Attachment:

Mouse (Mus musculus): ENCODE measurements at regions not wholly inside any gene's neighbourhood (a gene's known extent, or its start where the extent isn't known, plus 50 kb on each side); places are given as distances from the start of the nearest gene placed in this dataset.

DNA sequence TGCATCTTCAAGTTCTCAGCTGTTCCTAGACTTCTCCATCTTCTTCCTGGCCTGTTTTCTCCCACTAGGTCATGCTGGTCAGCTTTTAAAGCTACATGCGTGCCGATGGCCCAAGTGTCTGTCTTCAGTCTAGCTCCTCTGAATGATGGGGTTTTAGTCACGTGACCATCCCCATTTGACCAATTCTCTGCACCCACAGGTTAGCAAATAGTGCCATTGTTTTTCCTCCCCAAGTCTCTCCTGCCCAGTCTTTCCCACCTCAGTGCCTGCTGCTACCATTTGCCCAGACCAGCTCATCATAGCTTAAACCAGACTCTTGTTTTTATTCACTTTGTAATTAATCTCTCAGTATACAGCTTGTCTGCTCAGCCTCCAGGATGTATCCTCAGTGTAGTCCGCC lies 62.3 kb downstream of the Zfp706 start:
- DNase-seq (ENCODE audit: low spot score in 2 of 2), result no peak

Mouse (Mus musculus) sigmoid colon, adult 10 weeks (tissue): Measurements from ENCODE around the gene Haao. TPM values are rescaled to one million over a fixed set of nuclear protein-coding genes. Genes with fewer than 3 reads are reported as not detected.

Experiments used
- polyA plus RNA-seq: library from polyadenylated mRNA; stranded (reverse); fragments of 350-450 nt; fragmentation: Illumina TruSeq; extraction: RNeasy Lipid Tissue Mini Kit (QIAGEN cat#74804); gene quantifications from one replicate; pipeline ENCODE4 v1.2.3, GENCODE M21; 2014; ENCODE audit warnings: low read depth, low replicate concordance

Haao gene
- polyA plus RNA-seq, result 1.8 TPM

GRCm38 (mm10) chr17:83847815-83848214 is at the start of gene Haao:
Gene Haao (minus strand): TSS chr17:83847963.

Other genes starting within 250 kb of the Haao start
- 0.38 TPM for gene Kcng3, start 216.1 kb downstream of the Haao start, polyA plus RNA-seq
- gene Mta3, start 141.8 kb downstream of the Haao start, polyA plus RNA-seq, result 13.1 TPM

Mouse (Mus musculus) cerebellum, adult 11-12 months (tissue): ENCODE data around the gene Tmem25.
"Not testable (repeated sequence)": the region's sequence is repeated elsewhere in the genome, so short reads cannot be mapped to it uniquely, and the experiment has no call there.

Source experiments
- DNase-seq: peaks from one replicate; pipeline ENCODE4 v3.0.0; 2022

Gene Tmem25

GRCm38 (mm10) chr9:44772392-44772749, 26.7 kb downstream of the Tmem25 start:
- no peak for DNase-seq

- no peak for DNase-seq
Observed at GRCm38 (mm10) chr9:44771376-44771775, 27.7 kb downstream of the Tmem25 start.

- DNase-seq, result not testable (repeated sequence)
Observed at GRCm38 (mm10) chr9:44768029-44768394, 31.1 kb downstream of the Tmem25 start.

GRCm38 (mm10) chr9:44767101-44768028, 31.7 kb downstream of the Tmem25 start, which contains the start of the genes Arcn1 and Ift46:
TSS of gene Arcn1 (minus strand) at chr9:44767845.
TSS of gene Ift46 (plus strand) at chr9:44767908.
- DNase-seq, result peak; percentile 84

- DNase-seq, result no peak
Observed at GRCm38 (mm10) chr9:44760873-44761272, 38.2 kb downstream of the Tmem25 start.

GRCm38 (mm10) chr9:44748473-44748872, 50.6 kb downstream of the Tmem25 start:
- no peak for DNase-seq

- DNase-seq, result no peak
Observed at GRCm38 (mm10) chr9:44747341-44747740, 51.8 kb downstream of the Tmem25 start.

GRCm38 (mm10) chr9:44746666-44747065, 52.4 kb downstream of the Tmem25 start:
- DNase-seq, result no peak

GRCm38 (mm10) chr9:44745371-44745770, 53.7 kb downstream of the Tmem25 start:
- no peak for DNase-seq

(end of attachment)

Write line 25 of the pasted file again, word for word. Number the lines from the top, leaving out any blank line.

GRCm38 (mm10) chr9:44767101-44768028, 31.7 kb downstream of the Tmem25 start, which contains the start of the genes Arcn1 and Ift46: